Last year I completed my first triathlon. Reflecting on the event, I realized that Appeals & Grievances (A&G) managers run a triathlon every day.
Triathlons include three events in succession and it’s all about the clock. In an Olympic Triathlon – like I participated in – you start with a one-mile swim, transition to a 25-mile bike ride and finish with a six-mile run.
Swimming against the flow of appeals
With A&G, plans must swim against the strong flow of appeals coming in from every direction. And those appeals can arrive via paper, fax, email, phone, portal or any other method doctors and members can conceive.
In this first event of the daily A&G triathlon, managers must not only catch every appeal in every format, but must also quickly triage them, determining which will require special attention – all while swimming and watching the clock, of course. For me, the swim was the toughest event, because the waves were coming from all directions, everyone is fighting for position and it’s just the beginning of a long, tough day.
I think that this holds true for A&G Managers as well. Stroke after stroke, these managers wonder if an appeal has slipped past like so many tiny fish in the current.
Biking the hills
As our managers transition to the second event of the day, they barely have time to break for a cup of coffee. Now it’s all about focus and measurement. Well into the race, they must focus to make sure every appeal is carefully researched and documented according to the Centers for Medicare & Medicaid Services (CMS) requirements. It’s all about adjusting to the speed attained flying down the hills and the slowness of slogging back up them.
During my race, I periodically glanced down at my Garmin to see my time, heart rate and distance – those all-important vital stats that tell me how I’m performing. Unfortunately, A&G Managers rarely have such timely or precise information. There’s no time to rest, because as soon as they finish the bike, they need to transition to the run.
All while the clock is ticking!
Running to the finish line
In the third and final event, managers must dig deep to find the energy to create and review reports for their teams, executives and agencies like the Department of Insurance and CMS. This event is complicated as they juggle deadlines, disconnected systems and a version of MS Excel that hasn’t been upgraded since the 2000 Sydney Olympics.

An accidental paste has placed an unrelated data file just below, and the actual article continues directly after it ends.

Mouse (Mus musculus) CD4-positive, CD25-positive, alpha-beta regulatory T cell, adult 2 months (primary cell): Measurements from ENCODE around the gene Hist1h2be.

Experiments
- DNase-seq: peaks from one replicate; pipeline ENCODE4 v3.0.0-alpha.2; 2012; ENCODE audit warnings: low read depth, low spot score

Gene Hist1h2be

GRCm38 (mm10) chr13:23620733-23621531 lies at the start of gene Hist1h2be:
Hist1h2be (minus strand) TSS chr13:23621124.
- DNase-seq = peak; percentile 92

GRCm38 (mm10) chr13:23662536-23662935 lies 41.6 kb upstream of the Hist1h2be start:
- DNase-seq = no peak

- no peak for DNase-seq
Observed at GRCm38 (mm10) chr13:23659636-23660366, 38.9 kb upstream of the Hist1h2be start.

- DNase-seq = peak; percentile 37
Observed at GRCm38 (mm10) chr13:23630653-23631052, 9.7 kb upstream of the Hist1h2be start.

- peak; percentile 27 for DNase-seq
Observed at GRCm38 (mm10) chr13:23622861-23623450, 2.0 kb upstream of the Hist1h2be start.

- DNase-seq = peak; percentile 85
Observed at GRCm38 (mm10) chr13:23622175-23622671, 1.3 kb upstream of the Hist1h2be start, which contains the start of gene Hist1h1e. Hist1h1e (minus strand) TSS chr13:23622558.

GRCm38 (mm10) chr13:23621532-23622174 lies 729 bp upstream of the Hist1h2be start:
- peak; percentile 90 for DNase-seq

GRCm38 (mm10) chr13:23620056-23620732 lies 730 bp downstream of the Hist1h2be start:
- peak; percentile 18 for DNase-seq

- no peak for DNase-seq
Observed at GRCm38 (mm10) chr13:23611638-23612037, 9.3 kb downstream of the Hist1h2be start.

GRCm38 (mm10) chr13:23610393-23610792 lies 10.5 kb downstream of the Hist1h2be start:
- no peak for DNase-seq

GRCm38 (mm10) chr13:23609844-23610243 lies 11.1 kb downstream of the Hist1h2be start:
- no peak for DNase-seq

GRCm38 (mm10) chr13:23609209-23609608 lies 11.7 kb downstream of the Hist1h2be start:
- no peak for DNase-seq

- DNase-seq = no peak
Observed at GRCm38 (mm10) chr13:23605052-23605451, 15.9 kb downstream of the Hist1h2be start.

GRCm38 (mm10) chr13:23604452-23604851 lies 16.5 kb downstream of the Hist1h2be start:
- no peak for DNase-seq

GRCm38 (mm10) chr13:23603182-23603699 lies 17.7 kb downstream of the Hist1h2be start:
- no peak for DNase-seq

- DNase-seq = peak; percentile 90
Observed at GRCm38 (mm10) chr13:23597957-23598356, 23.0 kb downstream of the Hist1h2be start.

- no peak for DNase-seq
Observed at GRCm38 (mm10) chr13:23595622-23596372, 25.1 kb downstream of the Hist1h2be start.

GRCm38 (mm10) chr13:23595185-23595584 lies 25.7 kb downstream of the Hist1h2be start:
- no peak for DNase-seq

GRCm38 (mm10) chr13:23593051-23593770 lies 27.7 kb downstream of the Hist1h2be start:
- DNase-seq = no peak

During my triathlon, the temperature was more than 80 degrees Fahrenheit and there was full sun when we started. It was hot! Unfortunately, managers must deal with another type of heat in their run – the pressure of annual audits.
As I crossed the finish line of my triathlon, I was filled with pride and relief that I had made it. I was done. I could go enjoy my banana and bagel – and then go take a nap. Our managers aren’t so lucky. As they leave for the night, they know tomorrow’s triathlon starts at 8:30 a.m.
Preparing for the race
I placed this section last because as an A&G manager, you either just finished a triathlon, did one yesterday or you’re in the middle of one right now. The point is: You don’t really have time to prepare because you’re already racing.
While I strongly believe that enterprise content management (ECM) can help you continually set new personal records (PRs), these training tips will help you along during your own daily triathlon:
To successfully reach the finish line, again and again, the key is setting a pace that you and your team can handle. By treating you’re A&G tasks like a triathlon, you can figure out which events present the most challenges and then focus your training on those.
For me, it’s still the swim. What is it for your team?
Mike Hurley is the industry manager for Health Insurance at Hyland Software, helping health insurance organizations transform business processes that drive value for members, providers and employees. Mike can be reached at email@example.com.
Last year I completed my first triathlon. Reflecting on the event, I realized that Appeals & Grievances (A&G) managers run a triathlon every day. Triathlons include three events in succession and it’s all about the clock. In an Olympic Triathlon – like I participated in – you start with a one-mile swim, transition to a 25-mile bike ride and finish with […]
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